Friday, October 22, 2021

Gradually, Then Suddenly

This important principle occurred to me on three separate topics recently.  Though attributed to several writers, the best case can be made for Hemingway using in The Sun Also Rises, about going bankrupt. There was a reference to the idea a few weeks ago about the start of the Industrial Revolution. When we trace retrospectively, whatever element we isolate is likely to trace back much earlier than what we would call the beginning. If we choose the steam engine as the key item, Greeks in classical times sorta kinda had that.

I mentioned just a few days ago in discussing the History of Rock 'n Roll that early artists who came up with something that turned out to be the key ingredient (the backbeat - Western Swing, well, polka music, well...there were 19th C pianists who used it in popular music; electric guitar prominence - Charlie Christian in, gulp, 1939 - is that R&R?) can be said to have influenced other important figures just downstream, who in turn influenced...well everyone.  Yet there are lots of "not quite" attempts, that get most of the elements or mostly get them, that just don't quite get the sound. It all has to come together.  And in the case of Rock, I would push the timeline very late until I said "There.  That's it.  That is indisputable Rock." Irritatingly late, in fact.

Today I heard discussion of the origins of civilisation - which has undergone revision among historians as the 1960s high school model of Sumer...then Babylon and the Assyrians... then the Greeks - has proved unsupportable. Even agriculture, supposedly not occurring until about 12,000 y/a, is being pushed back nearly twice that far in some tellings.  There is evidence of hunter gatherers having gardens.  Maybe for medicinal plants, or for ceremonial plants.  Just not major crops supplying the bulk of calories. Though even those are getting pushed father back, mostly famously by Gobekli Tepe, which increasingly shows as being a continuity from earlier villages and gatherings rather than a new thing.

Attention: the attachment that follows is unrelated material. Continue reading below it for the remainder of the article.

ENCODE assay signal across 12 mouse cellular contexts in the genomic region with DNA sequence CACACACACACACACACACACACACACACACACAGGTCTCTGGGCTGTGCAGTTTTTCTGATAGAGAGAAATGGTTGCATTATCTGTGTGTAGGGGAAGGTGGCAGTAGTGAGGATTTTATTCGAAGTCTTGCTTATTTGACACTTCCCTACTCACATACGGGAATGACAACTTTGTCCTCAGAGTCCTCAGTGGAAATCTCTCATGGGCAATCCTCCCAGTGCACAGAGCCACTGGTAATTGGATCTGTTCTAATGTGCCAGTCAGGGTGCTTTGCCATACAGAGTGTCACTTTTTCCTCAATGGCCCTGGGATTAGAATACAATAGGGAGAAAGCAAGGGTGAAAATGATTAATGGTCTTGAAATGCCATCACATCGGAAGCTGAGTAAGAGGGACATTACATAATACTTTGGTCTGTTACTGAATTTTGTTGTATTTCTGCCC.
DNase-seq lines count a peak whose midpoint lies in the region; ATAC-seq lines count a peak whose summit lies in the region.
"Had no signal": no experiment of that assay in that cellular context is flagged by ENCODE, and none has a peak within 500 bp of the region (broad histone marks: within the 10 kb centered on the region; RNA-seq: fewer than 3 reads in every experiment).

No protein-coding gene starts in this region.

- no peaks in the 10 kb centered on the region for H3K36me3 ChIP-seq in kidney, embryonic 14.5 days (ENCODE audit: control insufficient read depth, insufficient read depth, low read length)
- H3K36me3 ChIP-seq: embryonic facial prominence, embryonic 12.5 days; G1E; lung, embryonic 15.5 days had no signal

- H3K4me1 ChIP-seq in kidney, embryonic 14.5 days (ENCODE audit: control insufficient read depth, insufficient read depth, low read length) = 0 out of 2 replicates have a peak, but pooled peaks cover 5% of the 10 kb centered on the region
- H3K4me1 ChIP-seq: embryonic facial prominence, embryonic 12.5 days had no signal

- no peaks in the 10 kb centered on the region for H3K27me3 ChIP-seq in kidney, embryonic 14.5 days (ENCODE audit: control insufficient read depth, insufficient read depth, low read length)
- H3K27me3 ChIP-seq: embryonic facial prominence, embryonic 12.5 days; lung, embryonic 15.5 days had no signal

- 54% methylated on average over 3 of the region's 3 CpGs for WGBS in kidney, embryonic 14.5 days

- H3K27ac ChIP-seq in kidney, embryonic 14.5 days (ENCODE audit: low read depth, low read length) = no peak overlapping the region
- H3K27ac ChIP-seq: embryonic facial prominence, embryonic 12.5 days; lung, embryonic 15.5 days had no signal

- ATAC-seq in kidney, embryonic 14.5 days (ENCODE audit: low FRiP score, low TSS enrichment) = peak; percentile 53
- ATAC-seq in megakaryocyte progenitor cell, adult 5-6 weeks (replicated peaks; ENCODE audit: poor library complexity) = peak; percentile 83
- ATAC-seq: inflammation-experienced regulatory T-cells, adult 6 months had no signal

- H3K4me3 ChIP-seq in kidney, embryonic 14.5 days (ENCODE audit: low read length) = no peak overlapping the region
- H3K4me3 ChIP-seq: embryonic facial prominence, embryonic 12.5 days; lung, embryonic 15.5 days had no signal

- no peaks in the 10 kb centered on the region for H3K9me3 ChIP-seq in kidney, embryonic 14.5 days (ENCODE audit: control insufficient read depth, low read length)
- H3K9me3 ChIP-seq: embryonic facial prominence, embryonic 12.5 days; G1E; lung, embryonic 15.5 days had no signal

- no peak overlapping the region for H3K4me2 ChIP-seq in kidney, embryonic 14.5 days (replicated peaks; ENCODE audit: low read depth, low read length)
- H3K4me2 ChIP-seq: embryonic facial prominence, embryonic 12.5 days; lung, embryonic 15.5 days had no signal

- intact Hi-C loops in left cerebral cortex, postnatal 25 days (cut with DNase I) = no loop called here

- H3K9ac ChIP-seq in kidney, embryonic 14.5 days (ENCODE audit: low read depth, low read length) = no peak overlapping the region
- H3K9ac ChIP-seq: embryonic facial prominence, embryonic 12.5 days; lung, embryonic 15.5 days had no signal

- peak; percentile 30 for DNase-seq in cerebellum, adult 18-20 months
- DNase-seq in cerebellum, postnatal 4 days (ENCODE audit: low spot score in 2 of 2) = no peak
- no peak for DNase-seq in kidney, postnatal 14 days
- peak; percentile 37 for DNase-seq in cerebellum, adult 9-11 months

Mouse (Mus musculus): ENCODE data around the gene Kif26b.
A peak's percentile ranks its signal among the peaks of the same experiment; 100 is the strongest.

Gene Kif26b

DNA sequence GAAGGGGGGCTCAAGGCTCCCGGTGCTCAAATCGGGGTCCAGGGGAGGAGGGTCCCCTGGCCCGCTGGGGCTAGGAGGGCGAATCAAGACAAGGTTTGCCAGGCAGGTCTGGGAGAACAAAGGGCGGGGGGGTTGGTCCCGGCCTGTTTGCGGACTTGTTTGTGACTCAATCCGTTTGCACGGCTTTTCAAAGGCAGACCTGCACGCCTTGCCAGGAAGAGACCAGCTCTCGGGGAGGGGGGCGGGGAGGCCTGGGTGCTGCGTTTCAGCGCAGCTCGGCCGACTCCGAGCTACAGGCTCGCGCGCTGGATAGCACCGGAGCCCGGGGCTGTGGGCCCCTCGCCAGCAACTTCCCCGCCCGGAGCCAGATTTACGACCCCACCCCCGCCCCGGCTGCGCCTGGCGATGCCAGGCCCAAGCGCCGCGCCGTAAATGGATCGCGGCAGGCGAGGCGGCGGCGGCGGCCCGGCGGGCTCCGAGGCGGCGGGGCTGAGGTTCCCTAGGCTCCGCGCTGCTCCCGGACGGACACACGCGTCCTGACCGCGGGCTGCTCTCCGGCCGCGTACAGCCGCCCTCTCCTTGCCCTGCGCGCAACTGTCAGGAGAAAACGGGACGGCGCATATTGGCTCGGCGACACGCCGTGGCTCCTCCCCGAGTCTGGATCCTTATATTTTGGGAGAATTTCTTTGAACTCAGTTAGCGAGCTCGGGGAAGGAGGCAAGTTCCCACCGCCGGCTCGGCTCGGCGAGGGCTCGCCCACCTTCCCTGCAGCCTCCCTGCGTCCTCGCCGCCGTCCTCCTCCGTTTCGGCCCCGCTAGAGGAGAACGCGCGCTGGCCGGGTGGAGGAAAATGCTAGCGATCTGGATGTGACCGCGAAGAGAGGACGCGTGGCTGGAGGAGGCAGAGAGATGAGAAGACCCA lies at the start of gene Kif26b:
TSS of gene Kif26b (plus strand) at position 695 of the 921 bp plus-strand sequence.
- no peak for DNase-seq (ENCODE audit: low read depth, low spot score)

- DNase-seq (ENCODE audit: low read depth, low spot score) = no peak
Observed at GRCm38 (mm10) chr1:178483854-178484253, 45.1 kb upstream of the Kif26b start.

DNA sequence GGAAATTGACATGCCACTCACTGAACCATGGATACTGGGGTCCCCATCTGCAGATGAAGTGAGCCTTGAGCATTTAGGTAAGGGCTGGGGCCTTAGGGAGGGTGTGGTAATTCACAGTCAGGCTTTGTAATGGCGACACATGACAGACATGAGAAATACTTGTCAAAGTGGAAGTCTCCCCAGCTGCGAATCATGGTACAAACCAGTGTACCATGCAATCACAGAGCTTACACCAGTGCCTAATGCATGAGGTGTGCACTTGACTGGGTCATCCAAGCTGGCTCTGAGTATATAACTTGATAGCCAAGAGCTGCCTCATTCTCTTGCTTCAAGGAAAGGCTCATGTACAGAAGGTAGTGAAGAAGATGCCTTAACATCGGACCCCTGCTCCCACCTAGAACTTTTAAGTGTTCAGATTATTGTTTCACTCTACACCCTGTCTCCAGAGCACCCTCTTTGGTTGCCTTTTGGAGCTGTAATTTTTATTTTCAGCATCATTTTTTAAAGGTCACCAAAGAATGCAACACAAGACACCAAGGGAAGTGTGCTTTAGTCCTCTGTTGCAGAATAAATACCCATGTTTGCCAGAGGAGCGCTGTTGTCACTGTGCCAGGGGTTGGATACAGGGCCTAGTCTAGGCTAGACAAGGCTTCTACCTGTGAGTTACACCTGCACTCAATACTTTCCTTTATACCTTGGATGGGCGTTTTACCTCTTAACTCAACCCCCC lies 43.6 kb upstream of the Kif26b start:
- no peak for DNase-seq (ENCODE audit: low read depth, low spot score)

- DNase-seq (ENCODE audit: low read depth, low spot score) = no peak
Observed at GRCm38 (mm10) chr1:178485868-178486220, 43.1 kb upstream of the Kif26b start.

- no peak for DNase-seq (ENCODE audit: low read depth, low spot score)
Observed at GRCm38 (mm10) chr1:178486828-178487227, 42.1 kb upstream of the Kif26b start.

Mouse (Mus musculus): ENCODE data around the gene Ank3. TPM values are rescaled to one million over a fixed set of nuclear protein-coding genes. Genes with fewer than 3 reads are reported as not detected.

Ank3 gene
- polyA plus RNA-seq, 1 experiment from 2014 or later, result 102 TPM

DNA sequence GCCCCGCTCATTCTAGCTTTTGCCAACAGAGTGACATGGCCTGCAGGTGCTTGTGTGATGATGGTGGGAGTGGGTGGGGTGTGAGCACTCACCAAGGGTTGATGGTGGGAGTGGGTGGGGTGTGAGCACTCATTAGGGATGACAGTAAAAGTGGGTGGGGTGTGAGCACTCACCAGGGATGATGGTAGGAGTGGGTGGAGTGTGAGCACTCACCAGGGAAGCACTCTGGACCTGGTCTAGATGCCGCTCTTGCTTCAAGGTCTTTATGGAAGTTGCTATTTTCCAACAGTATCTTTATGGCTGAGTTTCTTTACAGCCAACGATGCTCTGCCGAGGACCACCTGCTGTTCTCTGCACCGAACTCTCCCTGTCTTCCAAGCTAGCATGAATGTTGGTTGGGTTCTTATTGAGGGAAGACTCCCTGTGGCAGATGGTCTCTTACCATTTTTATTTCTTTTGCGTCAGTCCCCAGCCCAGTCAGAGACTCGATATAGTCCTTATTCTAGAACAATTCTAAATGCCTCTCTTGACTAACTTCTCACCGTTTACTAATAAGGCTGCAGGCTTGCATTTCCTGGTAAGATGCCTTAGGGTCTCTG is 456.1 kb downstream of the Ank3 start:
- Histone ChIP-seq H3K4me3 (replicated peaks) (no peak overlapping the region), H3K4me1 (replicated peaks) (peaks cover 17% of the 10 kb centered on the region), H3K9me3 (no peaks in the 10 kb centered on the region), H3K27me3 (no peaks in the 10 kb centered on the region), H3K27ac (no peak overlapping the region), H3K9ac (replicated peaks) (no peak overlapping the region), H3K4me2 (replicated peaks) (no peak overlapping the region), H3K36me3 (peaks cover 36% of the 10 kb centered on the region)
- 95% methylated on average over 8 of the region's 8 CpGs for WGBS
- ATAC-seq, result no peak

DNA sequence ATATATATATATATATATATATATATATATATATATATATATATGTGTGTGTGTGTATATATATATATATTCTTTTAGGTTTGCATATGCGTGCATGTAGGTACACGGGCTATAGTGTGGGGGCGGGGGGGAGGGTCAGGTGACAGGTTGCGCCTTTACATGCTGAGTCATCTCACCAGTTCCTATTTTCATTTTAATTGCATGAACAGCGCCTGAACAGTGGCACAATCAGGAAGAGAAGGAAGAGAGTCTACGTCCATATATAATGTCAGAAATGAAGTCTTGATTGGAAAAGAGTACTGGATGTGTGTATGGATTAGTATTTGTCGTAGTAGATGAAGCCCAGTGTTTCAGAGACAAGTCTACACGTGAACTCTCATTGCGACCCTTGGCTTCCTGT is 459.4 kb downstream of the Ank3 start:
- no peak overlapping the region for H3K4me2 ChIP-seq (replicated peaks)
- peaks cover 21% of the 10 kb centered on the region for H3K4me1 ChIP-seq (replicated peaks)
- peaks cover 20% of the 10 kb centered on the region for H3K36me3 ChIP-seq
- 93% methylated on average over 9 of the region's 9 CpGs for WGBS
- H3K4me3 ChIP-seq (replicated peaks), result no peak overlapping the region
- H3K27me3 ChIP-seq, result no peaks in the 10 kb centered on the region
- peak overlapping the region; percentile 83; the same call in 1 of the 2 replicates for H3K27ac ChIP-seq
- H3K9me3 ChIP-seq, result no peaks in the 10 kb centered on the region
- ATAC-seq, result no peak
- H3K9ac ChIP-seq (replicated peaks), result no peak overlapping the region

When did the Renaissance begin?  Isolate any factor and you will be able to trace it back 300 or even a thousand years before 1500. There are even situations, briefly, in a few places, where all of them seem to be in place, but then it all just dissipates.  No Renaissance for you, Alfredo.


james said...

So it isn't so much a matter of development as of critical mass of like-minded people...

SJ said...

It's not necessarily Rock, but it's comparable...Science Fiction.

There are some stories by Nathaniel Hawthorne that look like Science Fiction. One was called Rappacinni's Daughter.

There's a well-known story by Washington Irving, called Rip Van Winkle which appears to be an experiment in writing a time-travel story.

There are histories of science-fiction which include these as precursors, and others which don't. When these stories were written, the concept of science-fiction didn't really exist as a separate category of literature.

Once the idea transitioned from gradual-growth to sudden-growth, people tried to name this new focus in fiction, and called it science-fiction.

Assistant Village Idiot said...

In the 30's it was still called scientifiction, which older writers in Britain continued to use into the 1950s.